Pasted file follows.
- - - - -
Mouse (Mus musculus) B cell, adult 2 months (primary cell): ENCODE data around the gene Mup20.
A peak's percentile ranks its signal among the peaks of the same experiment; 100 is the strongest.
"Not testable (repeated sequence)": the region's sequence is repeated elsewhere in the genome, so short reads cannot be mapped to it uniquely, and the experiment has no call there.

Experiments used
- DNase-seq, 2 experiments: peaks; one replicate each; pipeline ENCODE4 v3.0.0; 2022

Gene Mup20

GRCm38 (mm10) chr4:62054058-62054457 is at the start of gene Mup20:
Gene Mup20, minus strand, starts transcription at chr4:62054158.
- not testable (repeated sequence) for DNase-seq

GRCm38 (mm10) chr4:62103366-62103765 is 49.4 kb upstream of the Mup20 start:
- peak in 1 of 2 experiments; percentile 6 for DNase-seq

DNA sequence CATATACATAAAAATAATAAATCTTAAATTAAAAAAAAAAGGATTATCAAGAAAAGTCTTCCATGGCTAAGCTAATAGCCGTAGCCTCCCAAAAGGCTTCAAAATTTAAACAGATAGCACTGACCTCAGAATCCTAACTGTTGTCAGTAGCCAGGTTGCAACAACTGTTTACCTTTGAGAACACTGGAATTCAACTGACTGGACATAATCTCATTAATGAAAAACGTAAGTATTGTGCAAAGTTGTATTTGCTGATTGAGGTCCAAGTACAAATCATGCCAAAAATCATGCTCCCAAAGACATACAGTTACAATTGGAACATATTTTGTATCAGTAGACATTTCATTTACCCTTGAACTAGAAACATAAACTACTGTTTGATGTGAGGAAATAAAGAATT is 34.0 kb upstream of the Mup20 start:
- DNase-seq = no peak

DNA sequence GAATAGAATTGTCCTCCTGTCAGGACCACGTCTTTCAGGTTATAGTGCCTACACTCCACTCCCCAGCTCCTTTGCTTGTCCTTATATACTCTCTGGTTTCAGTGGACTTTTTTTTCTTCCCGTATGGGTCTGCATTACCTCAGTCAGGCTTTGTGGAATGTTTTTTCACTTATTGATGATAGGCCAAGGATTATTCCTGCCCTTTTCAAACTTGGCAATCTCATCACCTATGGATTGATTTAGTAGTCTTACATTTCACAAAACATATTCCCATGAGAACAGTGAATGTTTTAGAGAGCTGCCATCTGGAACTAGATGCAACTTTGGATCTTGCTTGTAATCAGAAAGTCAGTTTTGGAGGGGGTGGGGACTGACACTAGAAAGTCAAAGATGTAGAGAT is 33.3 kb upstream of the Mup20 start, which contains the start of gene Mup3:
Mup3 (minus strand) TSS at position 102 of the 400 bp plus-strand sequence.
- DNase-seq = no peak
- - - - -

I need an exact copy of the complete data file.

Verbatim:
Mouse (Mus musculus) B cell, adult 2 months (primary cell): ENCODE data around the gene Mup20.
A peak's percentile ranks its signal among the peaks of the same experiment; 100 is the strongest.
"Not testable (repeated sequence)": the region's sequence is repeated elsewhere in the genome, so short reads cannot be mapped to it uniquely, and the experiment has no call there.

Experiments used
- DNase-seq, 2 experiments: peaks; one replicate each; pipeline ENCODE4 v3.0.0; 2022

Gene Mup20

GRCm38 (mm10) chr4:62054058-62054457 is at the start of gene Mup20:
Gene Mup20, minus strand, starts transcription at chr4:62054158.
- not testable (repeated sequence) for DNase-seq

GRCm38 (mm10) chr4:62103366-62103765 is 49.4 kb upstream of the Mup20 start:
- peak in 1 of 2 experiments; percentile 6 for DNase-seq

DNA sequence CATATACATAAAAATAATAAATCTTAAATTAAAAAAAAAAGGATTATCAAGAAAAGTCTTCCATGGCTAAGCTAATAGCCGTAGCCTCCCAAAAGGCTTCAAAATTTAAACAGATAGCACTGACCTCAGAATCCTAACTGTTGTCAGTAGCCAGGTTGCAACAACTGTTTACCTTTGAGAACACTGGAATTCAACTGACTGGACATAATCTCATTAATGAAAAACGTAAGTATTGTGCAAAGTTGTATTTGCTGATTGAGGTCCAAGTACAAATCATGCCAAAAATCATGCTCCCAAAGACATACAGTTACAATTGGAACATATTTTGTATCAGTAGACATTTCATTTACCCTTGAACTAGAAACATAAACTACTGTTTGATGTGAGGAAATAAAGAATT is 34.0 kb upstream of the Mup20 start:
- DNase-seq = no peak

DNA sequence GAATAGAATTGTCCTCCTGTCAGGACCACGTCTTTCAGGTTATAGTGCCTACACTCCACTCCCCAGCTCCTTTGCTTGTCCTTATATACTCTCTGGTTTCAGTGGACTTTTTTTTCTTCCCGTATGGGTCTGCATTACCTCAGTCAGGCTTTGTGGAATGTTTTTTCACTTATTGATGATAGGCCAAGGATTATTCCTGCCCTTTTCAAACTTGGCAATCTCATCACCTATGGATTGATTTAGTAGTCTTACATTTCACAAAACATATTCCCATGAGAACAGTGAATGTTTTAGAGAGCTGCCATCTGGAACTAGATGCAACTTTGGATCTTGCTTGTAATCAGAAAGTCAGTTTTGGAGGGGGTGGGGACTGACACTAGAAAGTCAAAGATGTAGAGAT is 33.3 kb upstream of the Mup20 start, which contains the start of gene Mup3:
Mup3 (minus strand) TSS at position 102 of the 400 bp plus-strand sequence.
- DNase-seq = no peak